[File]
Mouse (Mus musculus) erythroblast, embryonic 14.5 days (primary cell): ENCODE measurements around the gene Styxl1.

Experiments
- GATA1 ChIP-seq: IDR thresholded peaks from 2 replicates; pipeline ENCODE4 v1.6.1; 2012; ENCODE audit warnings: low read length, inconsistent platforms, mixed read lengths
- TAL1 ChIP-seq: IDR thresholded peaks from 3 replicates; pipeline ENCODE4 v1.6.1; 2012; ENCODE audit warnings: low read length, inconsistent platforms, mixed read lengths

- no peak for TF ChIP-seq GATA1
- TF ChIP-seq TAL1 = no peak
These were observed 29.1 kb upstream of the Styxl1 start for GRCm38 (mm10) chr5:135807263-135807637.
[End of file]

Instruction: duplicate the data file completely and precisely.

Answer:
Mouse (Mus musculus) erythroblast, embryonic 14.5 days (primary cell): ENCODE measurements around the gene Styxl1.

Experiments
- GATA1 ChIP-seq: IDR thresholded peaks from 2 replicates; pipeline ENCODE4 v1.6.1; 2012; ENCODE audit warnings: low read length, inconsistent platforms, mixed read lengths
- TAL1 ChIP-seq: IDR thresholded peaks from 3 replicates; pipeline ENCODE4 v1.6.1; 2012; ENCODE audit warnings: low read length, inconsistent platforms, mixed read lengths

- no peak for TF ChIP-seq GATA1
- TF ChIP-seq TAL1 = no peak
These were observed 29.1 kb upstream of the Styxl1 start for GRCm38 (mm10) chr5:135807263-135807637.